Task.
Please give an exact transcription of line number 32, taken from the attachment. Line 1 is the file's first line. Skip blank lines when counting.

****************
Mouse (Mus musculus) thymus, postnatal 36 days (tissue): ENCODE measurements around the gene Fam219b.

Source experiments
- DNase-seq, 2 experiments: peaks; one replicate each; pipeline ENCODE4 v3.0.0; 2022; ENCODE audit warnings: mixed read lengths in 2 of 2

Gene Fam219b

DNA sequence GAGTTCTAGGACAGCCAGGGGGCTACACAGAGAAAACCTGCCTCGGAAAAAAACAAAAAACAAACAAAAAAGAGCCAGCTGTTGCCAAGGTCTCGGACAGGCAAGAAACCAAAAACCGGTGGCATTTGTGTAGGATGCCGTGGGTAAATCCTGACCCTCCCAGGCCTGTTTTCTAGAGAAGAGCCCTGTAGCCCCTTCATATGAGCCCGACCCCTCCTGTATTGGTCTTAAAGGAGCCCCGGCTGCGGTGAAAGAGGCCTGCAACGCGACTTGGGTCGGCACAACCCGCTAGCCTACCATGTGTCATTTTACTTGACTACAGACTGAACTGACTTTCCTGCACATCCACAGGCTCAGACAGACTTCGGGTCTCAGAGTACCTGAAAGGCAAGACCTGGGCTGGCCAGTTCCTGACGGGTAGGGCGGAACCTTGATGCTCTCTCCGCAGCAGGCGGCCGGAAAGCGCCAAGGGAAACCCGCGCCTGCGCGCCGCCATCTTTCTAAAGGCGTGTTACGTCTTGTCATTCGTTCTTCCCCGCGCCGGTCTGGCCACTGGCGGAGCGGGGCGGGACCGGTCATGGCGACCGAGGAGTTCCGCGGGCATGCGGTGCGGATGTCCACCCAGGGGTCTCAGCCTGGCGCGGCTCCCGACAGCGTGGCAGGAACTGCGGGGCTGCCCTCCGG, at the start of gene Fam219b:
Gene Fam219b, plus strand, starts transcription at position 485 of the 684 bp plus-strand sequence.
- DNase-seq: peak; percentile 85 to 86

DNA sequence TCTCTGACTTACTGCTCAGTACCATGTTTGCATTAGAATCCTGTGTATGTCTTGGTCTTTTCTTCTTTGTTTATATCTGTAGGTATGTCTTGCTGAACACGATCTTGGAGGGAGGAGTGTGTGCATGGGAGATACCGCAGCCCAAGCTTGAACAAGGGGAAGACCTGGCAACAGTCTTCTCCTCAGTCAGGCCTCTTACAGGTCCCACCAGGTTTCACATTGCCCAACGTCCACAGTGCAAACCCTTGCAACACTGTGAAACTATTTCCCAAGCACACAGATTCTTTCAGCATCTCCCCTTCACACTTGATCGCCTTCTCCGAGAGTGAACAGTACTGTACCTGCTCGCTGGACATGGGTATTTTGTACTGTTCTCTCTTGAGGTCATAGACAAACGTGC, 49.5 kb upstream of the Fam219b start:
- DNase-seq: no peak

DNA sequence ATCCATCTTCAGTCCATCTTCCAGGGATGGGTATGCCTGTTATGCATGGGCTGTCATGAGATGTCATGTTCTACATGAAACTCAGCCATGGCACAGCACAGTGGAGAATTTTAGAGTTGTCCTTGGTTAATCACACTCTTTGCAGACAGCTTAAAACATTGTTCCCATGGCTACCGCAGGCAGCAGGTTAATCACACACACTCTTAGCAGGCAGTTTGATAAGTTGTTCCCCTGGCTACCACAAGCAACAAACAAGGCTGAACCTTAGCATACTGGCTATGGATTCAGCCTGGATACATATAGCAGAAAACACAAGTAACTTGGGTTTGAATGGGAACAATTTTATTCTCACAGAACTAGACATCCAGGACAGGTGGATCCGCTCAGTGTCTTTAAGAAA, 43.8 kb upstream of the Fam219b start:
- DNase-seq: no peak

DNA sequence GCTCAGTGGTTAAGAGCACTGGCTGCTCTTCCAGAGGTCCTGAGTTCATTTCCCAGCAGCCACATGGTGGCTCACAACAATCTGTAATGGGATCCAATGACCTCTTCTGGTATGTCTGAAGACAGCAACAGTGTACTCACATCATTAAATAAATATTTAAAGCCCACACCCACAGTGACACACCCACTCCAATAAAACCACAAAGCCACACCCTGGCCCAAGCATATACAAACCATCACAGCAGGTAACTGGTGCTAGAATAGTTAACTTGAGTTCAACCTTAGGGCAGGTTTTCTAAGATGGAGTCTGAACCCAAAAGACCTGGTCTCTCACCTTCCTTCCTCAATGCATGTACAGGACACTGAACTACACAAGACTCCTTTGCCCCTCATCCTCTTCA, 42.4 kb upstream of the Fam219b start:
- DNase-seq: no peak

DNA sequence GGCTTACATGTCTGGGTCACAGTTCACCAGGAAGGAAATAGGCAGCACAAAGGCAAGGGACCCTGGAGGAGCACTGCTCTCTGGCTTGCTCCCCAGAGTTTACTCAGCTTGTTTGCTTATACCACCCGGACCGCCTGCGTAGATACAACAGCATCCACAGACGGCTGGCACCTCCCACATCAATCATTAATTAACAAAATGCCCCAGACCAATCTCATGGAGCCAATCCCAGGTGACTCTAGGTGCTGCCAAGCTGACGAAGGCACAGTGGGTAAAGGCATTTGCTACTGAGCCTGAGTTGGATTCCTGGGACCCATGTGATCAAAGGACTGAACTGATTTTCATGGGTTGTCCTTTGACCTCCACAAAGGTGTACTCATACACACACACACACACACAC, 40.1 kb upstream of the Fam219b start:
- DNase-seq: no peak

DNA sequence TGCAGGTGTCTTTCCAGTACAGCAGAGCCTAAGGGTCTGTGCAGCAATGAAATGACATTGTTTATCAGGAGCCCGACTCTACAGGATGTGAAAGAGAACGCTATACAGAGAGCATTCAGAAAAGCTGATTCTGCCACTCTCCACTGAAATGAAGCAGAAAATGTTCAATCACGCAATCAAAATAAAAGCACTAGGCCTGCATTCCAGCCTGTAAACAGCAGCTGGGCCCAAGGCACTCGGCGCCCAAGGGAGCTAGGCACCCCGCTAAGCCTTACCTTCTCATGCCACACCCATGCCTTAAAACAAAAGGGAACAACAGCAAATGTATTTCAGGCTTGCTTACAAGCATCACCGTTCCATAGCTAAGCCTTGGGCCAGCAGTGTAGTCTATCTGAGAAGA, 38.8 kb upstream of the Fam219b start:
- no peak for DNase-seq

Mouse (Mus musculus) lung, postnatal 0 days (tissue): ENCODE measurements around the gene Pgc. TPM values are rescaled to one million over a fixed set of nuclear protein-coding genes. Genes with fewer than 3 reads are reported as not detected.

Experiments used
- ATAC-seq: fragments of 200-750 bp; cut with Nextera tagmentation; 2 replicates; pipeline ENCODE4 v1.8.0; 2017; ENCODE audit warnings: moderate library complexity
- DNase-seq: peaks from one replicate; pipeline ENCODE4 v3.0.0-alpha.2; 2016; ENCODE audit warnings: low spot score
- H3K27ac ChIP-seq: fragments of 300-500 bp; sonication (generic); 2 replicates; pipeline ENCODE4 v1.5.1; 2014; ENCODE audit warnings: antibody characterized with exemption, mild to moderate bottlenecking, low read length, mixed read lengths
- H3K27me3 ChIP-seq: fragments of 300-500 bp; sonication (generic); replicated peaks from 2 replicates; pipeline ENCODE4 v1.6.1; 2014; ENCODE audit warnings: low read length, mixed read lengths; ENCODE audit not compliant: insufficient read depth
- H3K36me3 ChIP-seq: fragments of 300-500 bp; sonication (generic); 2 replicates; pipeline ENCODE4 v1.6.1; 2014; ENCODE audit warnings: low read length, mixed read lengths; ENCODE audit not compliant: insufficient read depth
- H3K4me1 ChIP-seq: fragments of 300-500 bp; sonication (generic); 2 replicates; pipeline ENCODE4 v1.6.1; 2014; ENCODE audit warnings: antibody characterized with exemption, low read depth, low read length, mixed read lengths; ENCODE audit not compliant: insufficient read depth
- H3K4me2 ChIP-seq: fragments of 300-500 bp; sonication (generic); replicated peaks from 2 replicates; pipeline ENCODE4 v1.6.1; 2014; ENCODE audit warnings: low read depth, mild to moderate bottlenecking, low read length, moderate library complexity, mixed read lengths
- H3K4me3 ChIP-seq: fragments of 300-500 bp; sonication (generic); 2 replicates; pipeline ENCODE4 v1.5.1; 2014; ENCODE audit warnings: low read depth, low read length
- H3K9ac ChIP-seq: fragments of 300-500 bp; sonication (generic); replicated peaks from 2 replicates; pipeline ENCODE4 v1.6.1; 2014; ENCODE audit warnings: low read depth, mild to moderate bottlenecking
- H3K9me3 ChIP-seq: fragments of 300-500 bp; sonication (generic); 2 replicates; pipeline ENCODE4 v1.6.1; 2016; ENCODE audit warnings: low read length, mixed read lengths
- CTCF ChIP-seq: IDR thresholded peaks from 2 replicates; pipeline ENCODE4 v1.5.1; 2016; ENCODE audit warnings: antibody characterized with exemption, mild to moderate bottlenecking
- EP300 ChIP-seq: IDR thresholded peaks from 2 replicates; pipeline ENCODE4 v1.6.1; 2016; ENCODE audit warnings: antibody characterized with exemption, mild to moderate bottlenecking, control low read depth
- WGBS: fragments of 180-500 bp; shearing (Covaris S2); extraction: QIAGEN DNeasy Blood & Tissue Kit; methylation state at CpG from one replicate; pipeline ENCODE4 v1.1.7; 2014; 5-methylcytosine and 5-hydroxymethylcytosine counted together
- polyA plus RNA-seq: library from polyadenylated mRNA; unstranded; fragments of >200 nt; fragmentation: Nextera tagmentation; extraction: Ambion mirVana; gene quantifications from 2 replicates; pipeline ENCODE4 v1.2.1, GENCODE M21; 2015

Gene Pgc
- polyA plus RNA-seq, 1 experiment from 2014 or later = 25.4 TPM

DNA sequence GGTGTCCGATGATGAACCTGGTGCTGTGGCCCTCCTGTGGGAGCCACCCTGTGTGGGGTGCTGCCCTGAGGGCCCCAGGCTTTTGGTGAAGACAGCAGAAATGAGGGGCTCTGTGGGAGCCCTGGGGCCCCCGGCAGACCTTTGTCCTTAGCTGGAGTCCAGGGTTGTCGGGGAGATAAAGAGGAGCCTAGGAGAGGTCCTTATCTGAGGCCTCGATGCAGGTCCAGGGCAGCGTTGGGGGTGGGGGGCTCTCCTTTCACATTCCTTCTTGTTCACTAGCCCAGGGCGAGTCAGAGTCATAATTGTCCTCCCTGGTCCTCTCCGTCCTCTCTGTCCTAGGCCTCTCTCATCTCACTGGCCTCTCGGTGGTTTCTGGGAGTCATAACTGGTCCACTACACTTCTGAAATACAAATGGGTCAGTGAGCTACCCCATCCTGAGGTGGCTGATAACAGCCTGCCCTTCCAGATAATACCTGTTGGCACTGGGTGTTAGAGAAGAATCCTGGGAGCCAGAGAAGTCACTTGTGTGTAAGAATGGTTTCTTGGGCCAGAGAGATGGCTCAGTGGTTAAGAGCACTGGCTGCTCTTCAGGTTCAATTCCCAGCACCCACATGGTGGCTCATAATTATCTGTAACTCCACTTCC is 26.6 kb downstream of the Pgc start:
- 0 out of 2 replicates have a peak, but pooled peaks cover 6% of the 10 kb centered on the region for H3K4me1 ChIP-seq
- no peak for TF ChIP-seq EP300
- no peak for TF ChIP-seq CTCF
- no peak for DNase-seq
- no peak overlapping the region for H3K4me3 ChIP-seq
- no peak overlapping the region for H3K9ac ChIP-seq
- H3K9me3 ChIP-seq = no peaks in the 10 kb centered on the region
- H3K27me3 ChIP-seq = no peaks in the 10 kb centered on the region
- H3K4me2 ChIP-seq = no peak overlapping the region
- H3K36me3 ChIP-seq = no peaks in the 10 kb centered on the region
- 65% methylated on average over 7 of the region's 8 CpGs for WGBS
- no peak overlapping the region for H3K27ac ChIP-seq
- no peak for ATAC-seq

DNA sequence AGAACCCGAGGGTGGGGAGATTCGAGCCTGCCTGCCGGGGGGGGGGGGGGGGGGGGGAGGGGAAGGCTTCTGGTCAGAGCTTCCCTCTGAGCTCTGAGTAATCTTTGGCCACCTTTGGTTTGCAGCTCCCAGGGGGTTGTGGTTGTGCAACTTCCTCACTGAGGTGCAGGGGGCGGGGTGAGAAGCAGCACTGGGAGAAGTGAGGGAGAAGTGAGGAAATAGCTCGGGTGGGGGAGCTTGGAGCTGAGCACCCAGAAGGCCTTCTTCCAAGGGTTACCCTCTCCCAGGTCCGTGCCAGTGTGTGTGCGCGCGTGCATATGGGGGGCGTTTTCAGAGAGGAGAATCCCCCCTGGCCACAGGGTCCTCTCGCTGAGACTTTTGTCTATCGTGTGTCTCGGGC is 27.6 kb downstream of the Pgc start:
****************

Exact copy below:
- WGBS: fragments of 180-500 bp; shearing (Covaris S2); extraction: QIAGEN DNeasy Blood & Tissue Kit; methylation state at CpG from one replicate; pipeline ENCODE4 v1.1.7; 2014; 5-methylcytosine and 5-hydroxymethylcytosine counted together